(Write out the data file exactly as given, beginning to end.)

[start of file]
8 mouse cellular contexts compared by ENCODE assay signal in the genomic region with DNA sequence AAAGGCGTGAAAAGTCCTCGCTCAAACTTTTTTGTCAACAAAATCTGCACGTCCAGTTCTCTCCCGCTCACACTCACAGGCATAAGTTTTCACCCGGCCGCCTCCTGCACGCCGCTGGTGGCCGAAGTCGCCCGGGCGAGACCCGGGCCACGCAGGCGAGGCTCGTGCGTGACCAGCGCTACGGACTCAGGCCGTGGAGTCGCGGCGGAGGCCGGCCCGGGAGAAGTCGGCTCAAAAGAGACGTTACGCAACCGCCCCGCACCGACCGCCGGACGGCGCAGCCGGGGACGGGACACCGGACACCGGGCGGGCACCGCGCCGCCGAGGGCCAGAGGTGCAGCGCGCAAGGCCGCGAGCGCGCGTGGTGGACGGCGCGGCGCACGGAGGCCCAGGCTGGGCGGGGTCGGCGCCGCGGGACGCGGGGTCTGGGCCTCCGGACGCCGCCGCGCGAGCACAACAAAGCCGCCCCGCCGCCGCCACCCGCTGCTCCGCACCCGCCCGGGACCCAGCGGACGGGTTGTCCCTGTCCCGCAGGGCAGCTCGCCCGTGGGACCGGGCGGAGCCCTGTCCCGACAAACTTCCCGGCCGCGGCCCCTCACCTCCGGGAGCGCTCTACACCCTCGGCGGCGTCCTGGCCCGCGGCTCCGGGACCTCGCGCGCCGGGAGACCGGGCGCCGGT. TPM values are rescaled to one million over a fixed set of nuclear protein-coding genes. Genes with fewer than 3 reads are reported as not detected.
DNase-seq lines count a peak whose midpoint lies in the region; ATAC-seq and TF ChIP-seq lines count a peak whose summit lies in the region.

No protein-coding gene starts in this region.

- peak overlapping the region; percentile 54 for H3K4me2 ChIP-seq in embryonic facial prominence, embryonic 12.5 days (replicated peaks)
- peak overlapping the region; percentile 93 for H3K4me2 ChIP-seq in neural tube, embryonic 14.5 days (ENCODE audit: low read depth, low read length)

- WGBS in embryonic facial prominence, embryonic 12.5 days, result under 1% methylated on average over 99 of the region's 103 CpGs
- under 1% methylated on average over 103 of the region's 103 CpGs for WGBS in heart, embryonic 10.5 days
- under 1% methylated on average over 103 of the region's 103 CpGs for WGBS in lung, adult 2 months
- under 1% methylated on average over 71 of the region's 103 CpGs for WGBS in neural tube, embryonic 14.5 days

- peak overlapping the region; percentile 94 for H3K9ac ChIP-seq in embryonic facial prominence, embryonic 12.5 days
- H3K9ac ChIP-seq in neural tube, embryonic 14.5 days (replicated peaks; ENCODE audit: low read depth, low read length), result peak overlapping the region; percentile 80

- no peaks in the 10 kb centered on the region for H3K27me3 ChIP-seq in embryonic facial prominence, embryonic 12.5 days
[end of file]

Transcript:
8 mouse cellular contexts compared by ENCODE assay signal in the genomic region with DNA sequence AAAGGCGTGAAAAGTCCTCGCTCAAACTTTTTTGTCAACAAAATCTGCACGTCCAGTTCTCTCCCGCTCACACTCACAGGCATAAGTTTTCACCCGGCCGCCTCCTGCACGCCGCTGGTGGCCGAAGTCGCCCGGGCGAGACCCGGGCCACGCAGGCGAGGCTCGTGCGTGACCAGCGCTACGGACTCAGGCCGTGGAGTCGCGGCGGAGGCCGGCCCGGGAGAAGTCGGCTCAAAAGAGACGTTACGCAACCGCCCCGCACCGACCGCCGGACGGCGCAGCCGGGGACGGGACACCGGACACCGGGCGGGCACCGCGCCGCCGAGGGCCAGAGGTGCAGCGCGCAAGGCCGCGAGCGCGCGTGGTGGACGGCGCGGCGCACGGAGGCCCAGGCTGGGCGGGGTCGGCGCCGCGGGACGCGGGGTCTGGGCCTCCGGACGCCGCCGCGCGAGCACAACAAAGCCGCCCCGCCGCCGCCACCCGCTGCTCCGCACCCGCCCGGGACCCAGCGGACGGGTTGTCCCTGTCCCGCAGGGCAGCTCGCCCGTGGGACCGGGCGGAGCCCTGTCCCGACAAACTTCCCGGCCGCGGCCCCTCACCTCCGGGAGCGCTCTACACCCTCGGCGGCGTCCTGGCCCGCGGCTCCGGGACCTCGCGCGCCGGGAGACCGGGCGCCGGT. TPM values are rescaled to one million over a fixed set of nuclear protein-coding genes. Genes with fewer than 3 reads are reported as not detected.
DNase-seq lines count a peak whose midpoint lies in the region; ATAC-seq and TF ChIP-seq lines count a peak whose summit lies in the region.

No protein-coding gene starts in this region.

- peak overlapping the region; percentile 54 for H3K4me2 ChIP-seq in embryonic facial prominence, embryonic 12.5 days (replicated peaks)
- peak overlapping the region; percentile 93 for H3K4me2 ChIP-seq in neural tube, embryonic 14.5 days (ENCODE audit: low read depth, low read length)

- WGBS in embryonic facial prominence, embryonic 12.5 days, result under 1% methylated on average over 99 of the region's 103 CpGs
- under 1% methylated on average over 103 of the region's 103 CpGs for WGBS in heart, embryonic 10.5 days
- under 1% methylated on average over 103 of the region's 103 CpGs for WGBS in lung, adult 2 months
- under 1% methylated on average over 71 of the region's 103 CpGs for WGBS in neural tube, embryonic 14.5 days

- peak overlapping the region; percentile 94 for H3K9ac ChIP-seq in embryonic facial prominence, embryonic 12.5 days
- H3K9ac ChIP-seq in neural tube, embryonic 14.5 days (replicated peaks; ENCODE audit: low read depth, low read length), result peak overlapping the region; percentile 80

- no peaks in the 10 kb centered on the region for H3K27me3 ChIP-seq in embryonic facial prominence, embryonic 12.5 days